How will rising inflation and interest rates affect your stock portfolio?

Inflation is at its highest level since 1982, and the Federal Reserve is expected to raise interest rates several times in 2022 alone to try to keep it under control. In this crazy live Video clip, recorded on January 10, Fool.com contributors Matt Frankel, Jason Hall and Danny Vena discuss how inflation and rising rates could affect some of their favorite stocks, as well as the companies’ underlying businesses.

Matt Frankel: It is fair to say that much of this decline in growth is due to interest rate and inflation expectations. If interest rates and inflation continue to climb in 2022, say, as we were talking, Jamie Dimon said we’re going to get at least four rate hikes from the Fed this year, he thinks. It would be more than expected. If we continue to have high interest and inflation, what do you think that would mean for some of the stocks on this list? You can choose one or two to mention an effect if you like. If you want me to go first, anyway.

Danny Vena: I’m going to go there and start. When you look at companies like Nvidia (NASDAQ: NVDA) and MercadoLibre (NASDAQ: MELI) and I’m just going to pick those two since the ones I brought to the table, I don’t think the interest rate hikes are really going to make a big difference to their businesses. These are companies that, in MercadoLibre’s case, you’re talking about e-commerce and payments and MercadoLibre gets a cut of every transaction that happens on their platform. I don’t think it will change anything. With Nvidia, I think high-end gamers will continue to buy Nvidia chips. I think high-end data platforms and cloud operations are still going to use them, so no changes in those two areas.

Jason Hall: I think it’s worth mentioning because it doesn’t directly answer your question, but I think it’s important. I think for Boston Omaha (NASDAQ:BOMN), due to the acquisitive nature of its activities and the transactions entered into, a higher cost of capital could constitute a risk. This could affect its ability to get the best returns over time. I think that’s something investors need to understand a bit.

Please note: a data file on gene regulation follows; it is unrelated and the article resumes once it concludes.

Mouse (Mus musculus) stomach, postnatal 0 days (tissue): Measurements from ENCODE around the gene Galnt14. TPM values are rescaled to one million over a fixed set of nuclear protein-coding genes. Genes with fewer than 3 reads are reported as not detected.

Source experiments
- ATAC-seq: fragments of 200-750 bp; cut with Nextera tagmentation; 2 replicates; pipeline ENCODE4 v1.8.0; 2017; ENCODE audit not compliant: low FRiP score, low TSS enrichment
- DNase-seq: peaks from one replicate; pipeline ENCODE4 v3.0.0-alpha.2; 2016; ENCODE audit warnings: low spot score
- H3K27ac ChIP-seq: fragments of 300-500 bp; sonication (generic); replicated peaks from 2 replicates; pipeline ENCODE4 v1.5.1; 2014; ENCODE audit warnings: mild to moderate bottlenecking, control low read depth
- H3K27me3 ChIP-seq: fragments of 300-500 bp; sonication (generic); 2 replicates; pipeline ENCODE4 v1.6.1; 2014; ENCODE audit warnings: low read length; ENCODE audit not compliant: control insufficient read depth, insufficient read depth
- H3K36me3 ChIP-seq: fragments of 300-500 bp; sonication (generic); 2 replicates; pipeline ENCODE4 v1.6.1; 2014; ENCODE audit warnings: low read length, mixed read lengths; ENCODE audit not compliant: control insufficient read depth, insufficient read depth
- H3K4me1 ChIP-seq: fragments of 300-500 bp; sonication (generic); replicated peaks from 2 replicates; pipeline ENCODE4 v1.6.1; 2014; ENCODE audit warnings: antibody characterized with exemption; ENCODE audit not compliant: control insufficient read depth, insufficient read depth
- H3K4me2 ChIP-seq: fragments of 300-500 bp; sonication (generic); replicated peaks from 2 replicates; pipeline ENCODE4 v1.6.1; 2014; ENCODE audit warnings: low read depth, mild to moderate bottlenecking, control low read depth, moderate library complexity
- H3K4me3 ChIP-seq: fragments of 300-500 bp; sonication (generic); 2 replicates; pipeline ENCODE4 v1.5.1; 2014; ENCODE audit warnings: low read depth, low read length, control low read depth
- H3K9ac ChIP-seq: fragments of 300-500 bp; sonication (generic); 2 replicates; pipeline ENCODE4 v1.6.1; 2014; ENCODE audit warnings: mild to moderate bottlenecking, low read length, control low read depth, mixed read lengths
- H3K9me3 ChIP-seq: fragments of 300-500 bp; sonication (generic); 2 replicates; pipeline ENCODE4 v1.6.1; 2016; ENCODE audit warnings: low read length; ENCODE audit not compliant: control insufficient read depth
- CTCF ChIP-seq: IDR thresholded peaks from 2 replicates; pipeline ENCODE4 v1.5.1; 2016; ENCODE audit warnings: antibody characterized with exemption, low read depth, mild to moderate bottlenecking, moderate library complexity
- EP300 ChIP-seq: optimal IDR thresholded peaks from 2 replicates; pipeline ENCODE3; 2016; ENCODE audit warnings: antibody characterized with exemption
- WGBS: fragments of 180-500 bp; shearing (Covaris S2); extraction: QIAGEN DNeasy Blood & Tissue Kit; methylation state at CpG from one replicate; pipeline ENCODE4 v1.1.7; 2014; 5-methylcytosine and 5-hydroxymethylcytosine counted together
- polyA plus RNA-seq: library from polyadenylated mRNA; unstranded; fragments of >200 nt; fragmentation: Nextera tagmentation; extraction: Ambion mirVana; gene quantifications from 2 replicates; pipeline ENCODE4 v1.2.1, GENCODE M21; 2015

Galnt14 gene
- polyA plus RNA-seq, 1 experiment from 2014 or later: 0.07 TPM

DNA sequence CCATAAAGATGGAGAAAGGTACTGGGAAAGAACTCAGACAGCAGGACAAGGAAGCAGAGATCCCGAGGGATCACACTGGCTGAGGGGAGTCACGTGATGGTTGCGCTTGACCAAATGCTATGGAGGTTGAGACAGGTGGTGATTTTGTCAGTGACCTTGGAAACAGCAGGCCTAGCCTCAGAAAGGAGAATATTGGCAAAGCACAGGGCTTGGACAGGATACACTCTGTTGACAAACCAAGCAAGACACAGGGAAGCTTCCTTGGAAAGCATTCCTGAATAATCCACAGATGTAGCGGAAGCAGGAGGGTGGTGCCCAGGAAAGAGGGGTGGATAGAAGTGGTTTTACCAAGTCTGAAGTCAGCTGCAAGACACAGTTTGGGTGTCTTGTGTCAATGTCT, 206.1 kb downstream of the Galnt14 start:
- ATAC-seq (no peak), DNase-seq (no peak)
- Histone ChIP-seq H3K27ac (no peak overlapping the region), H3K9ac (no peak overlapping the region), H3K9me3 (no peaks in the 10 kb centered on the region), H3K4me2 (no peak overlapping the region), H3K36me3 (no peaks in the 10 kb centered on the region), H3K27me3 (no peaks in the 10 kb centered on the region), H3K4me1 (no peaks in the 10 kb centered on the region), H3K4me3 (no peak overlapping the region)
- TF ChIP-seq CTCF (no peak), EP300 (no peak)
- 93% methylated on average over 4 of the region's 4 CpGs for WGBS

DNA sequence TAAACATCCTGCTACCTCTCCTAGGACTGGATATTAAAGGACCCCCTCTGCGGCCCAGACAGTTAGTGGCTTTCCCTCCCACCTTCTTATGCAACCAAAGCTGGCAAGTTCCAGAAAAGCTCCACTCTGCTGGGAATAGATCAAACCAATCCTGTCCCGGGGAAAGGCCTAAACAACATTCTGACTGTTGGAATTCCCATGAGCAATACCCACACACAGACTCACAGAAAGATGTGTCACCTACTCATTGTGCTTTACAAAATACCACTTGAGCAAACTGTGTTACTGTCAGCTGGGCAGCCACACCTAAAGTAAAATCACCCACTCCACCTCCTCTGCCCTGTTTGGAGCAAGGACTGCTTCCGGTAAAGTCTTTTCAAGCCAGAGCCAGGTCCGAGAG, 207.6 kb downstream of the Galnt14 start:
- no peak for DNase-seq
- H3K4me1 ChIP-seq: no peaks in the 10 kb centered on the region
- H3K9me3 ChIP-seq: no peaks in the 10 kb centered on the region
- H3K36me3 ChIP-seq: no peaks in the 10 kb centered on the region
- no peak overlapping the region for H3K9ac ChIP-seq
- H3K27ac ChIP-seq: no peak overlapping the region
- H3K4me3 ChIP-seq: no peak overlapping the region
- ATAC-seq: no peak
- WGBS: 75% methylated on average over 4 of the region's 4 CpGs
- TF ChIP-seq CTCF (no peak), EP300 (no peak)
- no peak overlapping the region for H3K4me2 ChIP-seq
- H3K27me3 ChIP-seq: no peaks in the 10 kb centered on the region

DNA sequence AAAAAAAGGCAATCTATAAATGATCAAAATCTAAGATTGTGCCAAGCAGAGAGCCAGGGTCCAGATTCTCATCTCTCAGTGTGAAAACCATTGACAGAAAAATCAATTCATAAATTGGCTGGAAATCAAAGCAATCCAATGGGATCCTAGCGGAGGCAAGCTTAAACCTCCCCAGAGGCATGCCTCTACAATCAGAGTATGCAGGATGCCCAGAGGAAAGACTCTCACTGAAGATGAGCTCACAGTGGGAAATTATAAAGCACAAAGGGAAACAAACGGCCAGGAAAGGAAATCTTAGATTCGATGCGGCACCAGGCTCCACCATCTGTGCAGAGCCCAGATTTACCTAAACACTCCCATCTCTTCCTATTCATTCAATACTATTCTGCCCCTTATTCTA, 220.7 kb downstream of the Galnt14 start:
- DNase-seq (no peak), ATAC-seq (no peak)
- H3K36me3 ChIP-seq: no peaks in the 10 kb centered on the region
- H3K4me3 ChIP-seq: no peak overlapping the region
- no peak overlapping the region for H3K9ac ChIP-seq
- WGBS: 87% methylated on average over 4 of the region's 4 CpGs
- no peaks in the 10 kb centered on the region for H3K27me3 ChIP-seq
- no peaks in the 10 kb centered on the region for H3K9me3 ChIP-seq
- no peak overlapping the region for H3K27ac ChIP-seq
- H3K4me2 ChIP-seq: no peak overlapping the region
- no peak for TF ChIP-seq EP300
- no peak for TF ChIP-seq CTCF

With Lemonade (NYSE: LMND), they’re going to have to keep adding capital. It could also weigh on their business and also because they’re not at the point where they’re like a regular insurance company that has a float, trying to make money off the float, they’re not necessarily winning rising higher interest rates and many other insurers are dying to get.

Frankel: Their CEO told me that investment income would be part of their strategy, but it really isn’t yet.

Room: It’s five years and up.

Frankel: As for mine, it’s really a binary. Bank of America (NYSE: BAC), I mentioned is likely to be a big beneficiary if we see rates and inflation continue to rise more than expected. If you’re in a business that lends people money, you want interest rates to be all things equal, you want interest rates to be high. As long as interest rates don’t rise enough to the point where they’re really costing consumers to rein in spending, I think that’s a big plus for Bank of America. As it concerns pinterest (NYSE: PINS), this would weigh on their share price. I think we will see growth stocks under pressure as long as interest rates and inflation continue to be high. Much of these booming giant growth stocks over the past few years is due to the fact that we have been in a record low interest rate environment.

Room: Least adjusted rate of return.

Frankel: These companies can raise capital for nothing in many cases. How many companies in our tech universe have entered into convertible debt deals at zero percent interest rates in 2020 and 2021?. Literally for nothing with the promise that you can buy stocks at some point. It’s that if we continue to see it running hot, I think that’s going to continue to weigh on the tech sector, unfortunately.

This article represents the opinion of the author, who may disagree with the “official” recommendation position of a high-end consulting service Motley Fool. We are heterogeneous! Challenging an investing thesis — even one of our own — helps us all think critically about investing and make decisions that help us become smarter, happier, and wealthier.

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